Monsegur and the other defendants were accused in court papers of hacking into corporations and government agencies around the world, including the U.S. Senate, filching confidential information, defacing websites and temporarily putting victims out of business. Authorities said more than 1 million people were affected.
Prosecutors said that among other things, the hackers, with Monsegur as their ringleader, disrupted websites belonging to Visa, Mastercard and Paypal in 2010 and 2011 because the companies refused to accept donations to Wikileaks, the organization that spilled a trove of U.S. military and diplomatic secrets.
Also, prosecutors said, Monsegur and the others attacked a PBS website last May and planted a false story that slain rapper Tupac Shakur was alive in New Zealand. Investigators said it was retaliation for what the hackers perceived to be unfavorable news coverage of Wikileaks on the PBS program "Frontline."
A Twitter account associated with Monsegur has some 45,000 followers and regularly spouts expletive-filled anti-government messages. His last tweet on Monday was in German. An earlier tweet described the federal government as being run by "cowards."
"Don't give in to these people," the message read. "Fight back. Stay strong."
Monsegur pleaded guilty in August to charges that included conspiracy to commit hacking, admitting he obtained dozens of credit card numbers online and gave them to others or used them to pay his bills. His lawyer, Philip L. Weinstein, declined to comment Tuesday.
His deal with prosecutors requires his full cooperation and testimony at any trial. In return, he gets leniency from a potential prison sentence of more than 120 years. He is free on $50,000 bail.
Also charged with conspiracy to commit computer hacking were Ryan Ackroyd, 25, of Doncaster, England; Jake Davis, 19, of Lerwick, Scotland; Darren Martyn, 25, of Galway, Ireland, and Donncha O'Cearrbhail, 19, of Birr, Ireland.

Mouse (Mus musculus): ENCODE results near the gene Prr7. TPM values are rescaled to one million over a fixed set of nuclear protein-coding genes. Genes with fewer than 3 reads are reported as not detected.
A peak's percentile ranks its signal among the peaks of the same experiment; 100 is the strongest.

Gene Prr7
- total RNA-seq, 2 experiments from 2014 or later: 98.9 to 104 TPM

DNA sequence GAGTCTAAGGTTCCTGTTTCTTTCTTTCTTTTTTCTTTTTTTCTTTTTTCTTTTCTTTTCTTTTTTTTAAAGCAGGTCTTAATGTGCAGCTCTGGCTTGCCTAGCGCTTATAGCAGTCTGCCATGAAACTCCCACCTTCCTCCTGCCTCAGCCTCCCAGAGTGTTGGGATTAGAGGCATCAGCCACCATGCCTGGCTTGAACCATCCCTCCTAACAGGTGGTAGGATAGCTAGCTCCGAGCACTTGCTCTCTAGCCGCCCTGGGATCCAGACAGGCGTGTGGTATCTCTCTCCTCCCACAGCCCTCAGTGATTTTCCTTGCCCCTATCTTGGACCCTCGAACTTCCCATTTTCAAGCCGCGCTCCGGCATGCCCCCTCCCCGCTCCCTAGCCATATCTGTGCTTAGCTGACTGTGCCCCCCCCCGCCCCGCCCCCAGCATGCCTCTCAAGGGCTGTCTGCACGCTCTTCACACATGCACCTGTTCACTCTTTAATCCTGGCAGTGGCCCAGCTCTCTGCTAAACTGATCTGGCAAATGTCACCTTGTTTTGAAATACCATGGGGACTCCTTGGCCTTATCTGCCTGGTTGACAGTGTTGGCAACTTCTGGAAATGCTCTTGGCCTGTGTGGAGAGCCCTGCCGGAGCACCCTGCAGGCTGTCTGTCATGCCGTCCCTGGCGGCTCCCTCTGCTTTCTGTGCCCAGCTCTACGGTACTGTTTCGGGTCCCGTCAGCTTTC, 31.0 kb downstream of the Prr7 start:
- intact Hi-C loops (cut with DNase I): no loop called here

Davis' lawyer, Adel Buckingham, declined comment. Contact information for the other European defendants' lawyers could not immediately be located.
Hammond, who was arrested Monday, appeared before a federal judge in Chicago and was ordered transferred to New York.
Defense attorney Jim Fennerty described Hammond as compassionate, saying he had rallied against plans to hold the 2016 Olympics in Chicago because he felt it would hurt low-income people and had protested against neo-Nazi groups.
"He's concerned about people and issues _ that's why I like him," Fennerty said.
In July, when LulzSec's attacks were grabbing world headlines, someone alleged that Sabu was Monsegur and posted personal details about him on the Internet. Sabu took to Twitter to deny it.
Barrett Brown, a former journalist who became closely associated with Anonymous, said Sabu's cooperation with the FBI could do serious damage to Anonymous.
"He was an admired Anon," he said. "He's been a leader. People came to him with information. God knows what else he told them."
Associated Press writer Satter reported from London. Also contributing were Associated Press writers Larry Neumeister and David B. Caruso in New York and Michael Tarm in Chicago.